DAVAO CITY — The national government will start the construction of the waste-to-energy (WTE) project worth P2.5 billion in a 10-hectare property acquired by the City Government of Davao in Biao Escuela, Tugbok District by the third quarter this year, Vice Mayor Bernard Al-ag said on Friday.
Speaking during the Mindanao Business Forum at the Seda Abreeza Hotel here, Al-ag said the WTE project, which will be implemented through a grant from the Japanese International Cooperation Agency (JICA), would be the city government’s “long-term solution” to address the solid waste problem.
He said the city government, the beneficiary of the WTE project of the national government, signed a memorandum of agreement with the Department of Finance last Tuesday for the funding of the project.
Al-ag added that the city government was veering away from the “landfill approach” in favor of the WTE technology to solve the solid waste problem in the city.
He said the nine-year-old seven-hectare sanitary landfill, located in New Carmen, Tugbok, has nearly reached its maximum capacity.
The local government had set aside P50 million to extend its lifespan to another five years, but it could not be usable beyond 2024, according to the vice mayor.
Asked about the concerns of the environmentalists on the possible health and environmental risks of the WTE project, Al-ag said that they would push through with the project for as long it does not violate the provisions of Republic Act 9003 or the Ecological Waste Management Act of 2000, and that they operate within the bounds of the RA 8749 or the Philippine Clean Air Act of 1999.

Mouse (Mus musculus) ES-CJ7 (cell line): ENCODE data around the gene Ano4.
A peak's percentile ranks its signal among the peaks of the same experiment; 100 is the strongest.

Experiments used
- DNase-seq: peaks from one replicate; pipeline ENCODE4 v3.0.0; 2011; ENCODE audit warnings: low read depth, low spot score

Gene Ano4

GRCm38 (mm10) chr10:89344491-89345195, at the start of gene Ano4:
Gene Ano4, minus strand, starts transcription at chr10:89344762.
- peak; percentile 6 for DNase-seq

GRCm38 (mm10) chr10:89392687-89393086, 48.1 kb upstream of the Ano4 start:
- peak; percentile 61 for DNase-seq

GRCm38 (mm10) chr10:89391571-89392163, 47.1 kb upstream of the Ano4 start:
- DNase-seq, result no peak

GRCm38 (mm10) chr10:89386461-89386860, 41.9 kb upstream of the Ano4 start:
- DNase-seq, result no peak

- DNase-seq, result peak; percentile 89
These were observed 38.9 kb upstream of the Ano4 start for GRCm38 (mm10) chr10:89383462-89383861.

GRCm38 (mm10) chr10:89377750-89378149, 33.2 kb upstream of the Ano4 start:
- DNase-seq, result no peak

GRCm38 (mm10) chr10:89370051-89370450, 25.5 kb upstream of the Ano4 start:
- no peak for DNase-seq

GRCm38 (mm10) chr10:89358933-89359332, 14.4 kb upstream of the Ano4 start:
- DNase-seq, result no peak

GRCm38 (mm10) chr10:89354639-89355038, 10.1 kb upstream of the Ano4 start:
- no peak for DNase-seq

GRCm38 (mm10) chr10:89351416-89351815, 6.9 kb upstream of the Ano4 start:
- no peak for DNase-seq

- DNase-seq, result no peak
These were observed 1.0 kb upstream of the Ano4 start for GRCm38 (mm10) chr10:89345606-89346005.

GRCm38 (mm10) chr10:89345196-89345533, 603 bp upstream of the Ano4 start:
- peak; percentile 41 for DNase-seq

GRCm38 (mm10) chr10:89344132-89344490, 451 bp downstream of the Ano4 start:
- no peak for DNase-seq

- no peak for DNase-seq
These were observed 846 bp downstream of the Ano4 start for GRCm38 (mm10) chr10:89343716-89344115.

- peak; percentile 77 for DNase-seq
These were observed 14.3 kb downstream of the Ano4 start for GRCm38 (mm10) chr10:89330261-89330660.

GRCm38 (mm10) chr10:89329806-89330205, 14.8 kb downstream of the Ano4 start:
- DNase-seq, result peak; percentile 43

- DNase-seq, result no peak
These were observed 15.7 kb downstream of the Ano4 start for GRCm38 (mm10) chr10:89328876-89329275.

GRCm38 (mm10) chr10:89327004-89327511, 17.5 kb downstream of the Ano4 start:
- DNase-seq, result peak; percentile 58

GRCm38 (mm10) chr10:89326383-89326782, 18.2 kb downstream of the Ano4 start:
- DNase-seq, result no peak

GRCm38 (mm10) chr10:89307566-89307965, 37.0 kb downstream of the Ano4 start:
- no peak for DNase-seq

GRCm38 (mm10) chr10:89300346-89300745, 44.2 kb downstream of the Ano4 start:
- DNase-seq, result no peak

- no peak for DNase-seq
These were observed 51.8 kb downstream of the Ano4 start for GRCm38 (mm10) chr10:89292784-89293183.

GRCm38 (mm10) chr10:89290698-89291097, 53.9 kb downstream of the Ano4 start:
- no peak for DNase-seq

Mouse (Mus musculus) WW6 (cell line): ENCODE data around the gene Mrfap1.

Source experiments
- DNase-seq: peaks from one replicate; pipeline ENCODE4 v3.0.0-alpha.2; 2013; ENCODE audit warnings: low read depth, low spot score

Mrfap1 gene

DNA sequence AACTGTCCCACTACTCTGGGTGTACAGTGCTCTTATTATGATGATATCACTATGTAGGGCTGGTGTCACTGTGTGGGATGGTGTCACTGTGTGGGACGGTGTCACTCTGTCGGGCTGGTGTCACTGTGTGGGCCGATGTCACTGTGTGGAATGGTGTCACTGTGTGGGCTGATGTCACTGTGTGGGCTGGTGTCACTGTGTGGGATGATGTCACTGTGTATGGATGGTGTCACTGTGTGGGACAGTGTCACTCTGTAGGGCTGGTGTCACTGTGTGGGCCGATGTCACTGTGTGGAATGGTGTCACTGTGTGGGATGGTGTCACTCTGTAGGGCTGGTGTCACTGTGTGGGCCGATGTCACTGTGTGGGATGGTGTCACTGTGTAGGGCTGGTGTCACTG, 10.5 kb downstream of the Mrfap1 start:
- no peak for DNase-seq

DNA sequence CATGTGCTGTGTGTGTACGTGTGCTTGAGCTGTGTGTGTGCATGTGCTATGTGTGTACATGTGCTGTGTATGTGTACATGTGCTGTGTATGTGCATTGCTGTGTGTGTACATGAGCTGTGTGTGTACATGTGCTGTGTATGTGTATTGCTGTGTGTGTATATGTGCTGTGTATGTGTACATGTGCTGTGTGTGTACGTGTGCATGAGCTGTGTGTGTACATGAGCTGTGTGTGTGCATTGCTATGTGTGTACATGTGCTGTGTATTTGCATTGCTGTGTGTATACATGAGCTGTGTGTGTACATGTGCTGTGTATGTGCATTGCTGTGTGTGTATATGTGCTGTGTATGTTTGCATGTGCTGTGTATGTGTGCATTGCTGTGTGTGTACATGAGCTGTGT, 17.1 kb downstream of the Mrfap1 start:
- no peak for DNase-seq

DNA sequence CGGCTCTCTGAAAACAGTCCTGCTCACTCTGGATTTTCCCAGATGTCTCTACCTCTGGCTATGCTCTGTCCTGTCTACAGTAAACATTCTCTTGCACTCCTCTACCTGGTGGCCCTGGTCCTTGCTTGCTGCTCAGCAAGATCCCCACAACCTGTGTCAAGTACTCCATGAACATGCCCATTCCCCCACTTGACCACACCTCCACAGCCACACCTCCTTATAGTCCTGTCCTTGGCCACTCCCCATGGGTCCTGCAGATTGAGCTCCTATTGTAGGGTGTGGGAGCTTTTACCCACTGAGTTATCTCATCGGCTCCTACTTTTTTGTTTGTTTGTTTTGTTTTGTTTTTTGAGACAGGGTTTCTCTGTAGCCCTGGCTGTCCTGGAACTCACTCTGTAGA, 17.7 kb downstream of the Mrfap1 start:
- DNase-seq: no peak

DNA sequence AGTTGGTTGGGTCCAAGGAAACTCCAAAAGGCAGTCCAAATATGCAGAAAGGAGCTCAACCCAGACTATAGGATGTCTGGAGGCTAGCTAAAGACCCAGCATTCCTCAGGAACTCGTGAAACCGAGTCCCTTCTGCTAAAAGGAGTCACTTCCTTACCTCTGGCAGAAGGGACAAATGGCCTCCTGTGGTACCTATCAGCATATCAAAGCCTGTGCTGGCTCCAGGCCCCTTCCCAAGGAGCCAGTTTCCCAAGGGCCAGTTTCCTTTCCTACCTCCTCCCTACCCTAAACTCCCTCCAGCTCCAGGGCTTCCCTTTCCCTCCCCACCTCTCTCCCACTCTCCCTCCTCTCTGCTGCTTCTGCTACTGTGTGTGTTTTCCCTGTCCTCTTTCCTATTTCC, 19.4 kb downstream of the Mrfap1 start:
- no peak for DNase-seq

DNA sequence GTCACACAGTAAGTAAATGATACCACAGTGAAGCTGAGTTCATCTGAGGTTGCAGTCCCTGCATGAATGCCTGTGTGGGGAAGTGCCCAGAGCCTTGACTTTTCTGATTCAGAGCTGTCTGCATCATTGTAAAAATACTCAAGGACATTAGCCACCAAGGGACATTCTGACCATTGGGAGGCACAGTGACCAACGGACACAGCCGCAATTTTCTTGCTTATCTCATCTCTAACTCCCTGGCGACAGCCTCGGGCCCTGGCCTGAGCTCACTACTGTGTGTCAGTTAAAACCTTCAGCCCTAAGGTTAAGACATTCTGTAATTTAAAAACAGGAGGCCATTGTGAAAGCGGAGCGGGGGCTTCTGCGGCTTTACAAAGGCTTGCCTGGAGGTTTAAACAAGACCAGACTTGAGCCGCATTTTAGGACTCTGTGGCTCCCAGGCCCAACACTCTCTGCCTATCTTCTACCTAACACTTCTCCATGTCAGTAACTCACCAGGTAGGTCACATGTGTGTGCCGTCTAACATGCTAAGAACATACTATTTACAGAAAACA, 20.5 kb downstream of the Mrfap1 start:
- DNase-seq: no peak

He said Davao’s sister city in Japan since 2018, Kitakyushu, would provide the technical support in the construction of the WTE, which will be completed in three to four years.
In a statement, No Burn Pilipinas, a coalition of environmental advocates in the Philippines, opposed the construction of the WTE project, claiming that there are “documented failures of WTE from economic and investment perspectives and these are mostly from advanced and rich countries such as UK, Germany, and Australia.”
The coalition said “emissions from incinerators contain heavy metals, dioxins and furans, which may be present in the waste gases, water or ash. Plastic and metals are the major source of the calorific value of the waste.”
“The combustion of plastics, like polyvinyl chloride (PVC), gives rise to these highly toxic pollutants,” it added.
It said WTE is the most expensive way to produce energy.
“It is 10 times costlier than coal fired power plants and 4 times the nuclear. The one being proposed in Quezon City is said to produce 1kW at P524 while solar energy can be harnessed for only P53 or even less. These are just some of the reasons why WTE incineration in other countries are being phased-out,” it added.
Mary Ann Fuertes, the managing trustee of Interface Development Interventions, said the WTE project was worrisome and called on the local government to hold massive consultations with the different stakeholders.
While it could not be denied that the city is confronted with woes on the solid waste management, Fuertes believed that a WTE project could only worsen the problem because people might think that it is “okay to produce waste” since the WTE needs garbage to generate energy.
“It runs counter to the values that we want to teach the people of Davao. We can endeavor to reduce our solid wastes by segregating properly our wastes, and as to the organic wastes, they can be brought to the composting site of every barangay. The problem now is that the city immediately resorts to technology to solve the problem,” she said.